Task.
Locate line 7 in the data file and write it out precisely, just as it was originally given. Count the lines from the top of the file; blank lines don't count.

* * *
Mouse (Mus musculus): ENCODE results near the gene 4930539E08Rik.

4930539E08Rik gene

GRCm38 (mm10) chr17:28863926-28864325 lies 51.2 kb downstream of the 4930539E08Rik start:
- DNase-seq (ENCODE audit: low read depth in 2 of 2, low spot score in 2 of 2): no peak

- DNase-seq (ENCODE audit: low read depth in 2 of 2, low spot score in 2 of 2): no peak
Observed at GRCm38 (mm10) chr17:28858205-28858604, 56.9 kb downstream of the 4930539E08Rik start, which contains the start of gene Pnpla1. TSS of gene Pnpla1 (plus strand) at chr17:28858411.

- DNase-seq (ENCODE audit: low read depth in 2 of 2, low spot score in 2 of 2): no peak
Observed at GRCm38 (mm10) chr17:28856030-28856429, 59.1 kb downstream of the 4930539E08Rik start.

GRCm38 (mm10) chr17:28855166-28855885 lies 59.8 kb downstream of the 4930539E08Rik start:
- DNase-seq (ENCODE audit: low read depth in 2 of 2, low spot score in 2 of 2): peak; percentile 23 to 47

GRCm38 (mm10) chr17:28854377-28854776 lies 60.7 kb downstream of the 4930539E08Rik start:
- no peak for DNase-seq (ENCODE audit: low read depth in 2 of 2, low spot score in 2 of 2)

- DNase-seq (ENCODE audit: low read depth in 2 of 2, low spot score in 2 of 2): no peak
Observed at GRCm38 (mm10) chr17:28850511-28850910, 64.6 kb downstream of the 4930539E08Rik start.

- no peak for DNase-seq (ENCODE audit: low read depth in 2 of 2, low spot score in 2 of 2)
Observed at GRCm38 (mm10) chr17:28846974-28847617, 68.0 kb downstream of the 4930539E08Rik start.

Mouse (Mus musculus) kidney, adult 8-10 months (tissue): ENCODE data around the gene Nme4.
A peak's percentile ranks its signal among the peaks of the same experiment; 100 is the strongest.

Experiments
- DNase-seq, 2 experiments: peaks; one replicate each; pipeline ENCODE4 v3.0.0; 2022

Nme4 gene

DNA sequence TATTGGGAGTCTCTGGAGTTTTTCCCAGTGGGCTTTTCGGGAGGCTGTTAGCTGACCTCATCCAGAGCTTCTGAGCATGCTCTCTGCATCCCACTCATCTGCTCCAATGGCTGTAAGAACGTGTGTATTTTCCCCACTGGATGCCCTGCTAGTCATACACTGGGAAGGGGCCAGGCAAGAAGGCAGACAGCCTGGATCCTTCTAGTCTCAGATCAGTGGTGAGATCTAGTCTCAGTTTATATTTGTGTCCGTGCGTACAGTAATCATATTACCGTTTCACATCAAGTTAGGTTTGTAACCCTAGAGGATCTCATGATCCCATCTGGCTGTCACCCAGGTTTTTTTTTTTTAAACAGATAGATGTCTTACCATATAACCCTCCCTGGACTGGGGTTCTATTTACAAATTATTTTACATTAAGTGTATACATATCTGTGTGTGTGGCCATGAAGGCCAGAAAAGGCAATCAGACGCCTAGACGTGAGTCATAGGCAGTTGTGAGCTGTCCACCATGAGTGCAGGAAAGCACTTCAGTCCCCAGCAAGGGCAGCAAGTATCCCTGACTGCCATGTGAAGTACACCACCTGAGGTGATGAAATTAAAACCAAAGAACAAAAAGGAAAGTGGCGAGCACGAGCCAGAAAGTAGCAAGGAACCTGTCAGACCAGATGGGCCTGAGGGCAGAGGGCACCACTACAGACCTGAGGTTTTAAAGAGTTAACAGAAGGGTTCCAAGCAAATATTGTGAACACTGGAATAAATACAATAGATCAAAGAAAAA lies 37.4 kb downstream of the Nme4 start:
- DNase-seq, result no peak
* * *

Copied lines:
- DNase-seq (ENCODE audit: low read depth in 2 of 2, low spot score in 2 of 2): no peak